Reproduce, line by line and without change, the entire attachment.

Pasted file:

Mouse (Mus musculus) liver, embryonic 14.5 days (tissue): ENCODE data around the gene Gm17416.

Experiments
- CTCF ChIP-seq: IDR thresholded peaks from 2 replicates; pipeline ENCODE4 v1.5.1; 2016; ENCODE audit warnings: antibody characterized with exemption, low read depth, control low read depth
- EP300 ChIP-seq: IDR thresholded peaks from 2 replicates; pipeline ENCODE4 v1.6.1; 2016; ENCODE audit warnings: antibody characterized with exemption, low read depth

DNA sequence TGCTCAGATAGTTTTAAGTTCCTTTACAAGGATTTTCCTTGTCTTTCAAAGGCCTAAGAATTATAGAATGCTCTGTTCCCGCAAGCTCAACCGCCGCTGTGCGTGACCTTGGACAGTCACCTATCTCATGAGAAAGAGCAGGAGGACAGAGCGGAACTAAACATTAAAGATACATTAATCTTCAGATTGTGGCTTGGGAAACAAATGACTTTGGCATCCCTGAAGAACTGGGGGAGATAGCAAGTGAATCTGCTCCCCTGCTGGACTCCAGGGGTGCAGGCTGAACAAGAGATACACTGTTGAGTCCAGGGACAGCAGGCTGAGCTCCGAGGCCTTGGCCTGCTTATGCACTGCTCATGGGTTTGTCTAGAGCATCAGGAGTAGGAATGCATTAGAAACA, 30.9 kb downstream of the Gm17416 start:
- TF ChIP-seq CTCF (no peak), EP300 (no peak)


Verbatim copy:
Mouse (Mus musculus) liver, embryonic 14.5 days (tissue): ENCODE data around the gene Gm17416.

Experiments
- CTCF ChIP-seq: IDR thresholded peaks from 2 replicates; pipeline ENCODE4 v1.5.1; 2016; ENCODE audit warnings: antibody characterized with exemption, low read depth, control low read depth
- EP300 ChIP-seq: IDR thresholded peaks from 2 replicates; pipeline ENCODE4 v1.6.1; 2016; ENCODE audit warnings: antibody characterized with exemption, low read depth

DNA sequence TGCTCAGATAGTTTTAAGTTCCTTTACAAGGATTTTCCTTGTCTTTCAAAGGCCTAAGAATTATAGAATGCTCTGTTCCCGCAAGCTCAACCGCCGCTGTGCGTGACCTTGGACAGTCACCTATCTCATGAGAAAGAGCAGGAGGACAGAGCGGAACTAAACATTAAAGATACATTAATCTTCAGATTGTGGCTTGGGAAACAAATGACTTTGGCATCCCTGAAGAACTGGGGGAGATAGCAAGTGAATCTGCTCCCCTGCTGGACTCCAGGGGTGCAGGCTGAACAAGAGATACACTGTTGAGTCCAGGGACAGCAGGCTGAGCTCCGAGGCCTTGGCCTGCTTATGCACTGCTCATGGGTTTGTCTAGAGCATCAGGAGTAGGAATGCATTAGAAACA, 30.9 kb downstream of the Gm17416 start:
- TF ChIP-seq CTCF (no peak), EP300 (no peak)